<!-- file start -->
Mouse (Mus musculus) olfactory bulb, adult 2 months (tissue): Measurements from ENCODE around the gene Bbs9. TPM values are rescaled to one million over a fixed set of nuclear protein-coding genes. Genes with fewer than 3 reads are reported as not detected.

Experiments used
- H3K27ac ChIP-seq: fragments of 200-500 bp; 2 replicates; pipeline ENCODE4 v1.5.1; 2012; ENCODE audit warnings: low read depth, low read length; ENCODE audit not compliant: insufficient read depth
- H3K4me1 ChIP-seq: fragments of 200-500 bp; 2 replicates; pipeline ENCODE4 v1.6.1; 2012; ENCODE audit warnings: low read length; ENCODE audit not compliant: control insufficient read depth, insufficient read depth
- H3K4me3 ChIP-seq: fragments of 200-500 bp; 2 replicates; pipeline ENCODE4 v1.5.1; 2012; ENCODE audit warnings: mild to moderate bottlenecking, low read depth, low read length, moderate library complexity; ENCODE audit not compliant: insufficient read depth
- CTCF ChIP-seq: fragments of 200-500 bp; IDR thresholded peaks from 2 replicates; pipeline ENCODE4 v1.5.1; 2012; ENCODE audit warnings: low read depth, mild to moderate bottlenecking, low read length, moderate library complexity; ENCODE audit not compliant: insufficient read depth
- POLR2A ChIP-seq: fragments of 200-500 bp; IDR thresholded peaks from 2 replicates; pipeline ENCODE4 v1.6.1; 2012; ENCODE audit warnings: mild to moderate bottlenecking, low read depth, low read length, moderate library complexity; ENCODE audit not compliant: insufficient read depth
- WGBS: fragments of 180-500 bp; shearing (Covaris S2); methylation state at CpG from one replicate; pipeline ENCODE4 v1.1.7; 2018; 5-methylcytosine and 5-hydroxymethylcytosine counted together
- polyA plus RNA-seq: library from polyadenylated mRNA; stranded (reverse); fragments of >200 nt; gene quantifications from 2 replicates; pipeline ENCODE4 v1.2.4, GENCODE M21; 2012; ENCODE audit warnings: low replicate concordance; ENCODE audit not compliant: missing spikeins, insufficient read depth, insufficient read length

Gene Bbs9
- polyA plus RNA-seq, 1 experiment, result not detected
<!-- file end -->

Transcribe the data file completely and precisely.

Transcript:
Mouse (Mus musculus) olfactory bulb, adult 2 months (tissue): Measurements from ENCODE around the gene Bbs9. TPM values are rescaled to one million over a fixed set of nuclear protein-coding genes. Genes with fewer than 3 reads are reported as not detected.

Experiments used
- H3K27ac ChIP-seq: fragments of 200-500 bp; 2 replicates; pipeline ENCODE4 v1.5.1; 2012; ENCODE audit warnings: low read depth, low read length; ENCODE audit not compliant: insufficient read depth
- H3K4me1 ChIP-seq: fragments of 200-500 bp; 2 replicates; pipeline ENCODE4 v1.6.1; 2012; ENCODE audit warnings: low read length; ENCODE audit not compliant: control insufficient read depth, insufficient read depth
- H3K4me3 ChIP-seq: fragments of 200-500 bp; 2 replicates; pipeline ENCODE4 v1.5.1; 2012; ENCODE audit warnings: mild to moderate bottlenecking, low read depth, low read length, moderate library complexity; ENCODE audit not compliant: insufficient read depth
- CTCF ChIP-seq: fragments of 200-500 bp; IDR thresholded peaks from 2 replicates; pipeline ENCODE4 v1.5.1; 2012; ENCODE audit warnings: low read depth, mild to moderate bottlenecking, low read length, moderate library complexity; ENCODE audit not compliant: insufficient read depth
- POLR2A ChIP-seq: fragments of 200-500 bp; IDR thresholded peaks from 2 replicates; pipeline ENCODE4 v1.6.1; 2012; ENCODE audit warnings: mild to moderate bottlenecking, low read depth, low read length, moderate library complexity; ENCODE audit not compliant: insufficient read depth
- WGBS: fragments of 180-500 bp; shearing (Covaris S2); methylation state at CpG from one replicate; pipeline ENCODE4 v1.1.7; 2018; 5-methylcytosine and 5-hydroxymethylcytosine counted together
- polyA plus RNA-seq: library from polyadenylated mRNA; stranded (reverse); fragments of >200 nt; gene quantifications from 2 replicates; pipeline ENCODE4 v1.2.4, GENCODE M21; 2012; ENCODE audit warnings: low replicate concordance; ENCODE audit not compliant: missing spikeins, insufficient read depth, insufficient read length

Gene Bbs9
- polyA plus RNA-seq, 1 experiment, result not detected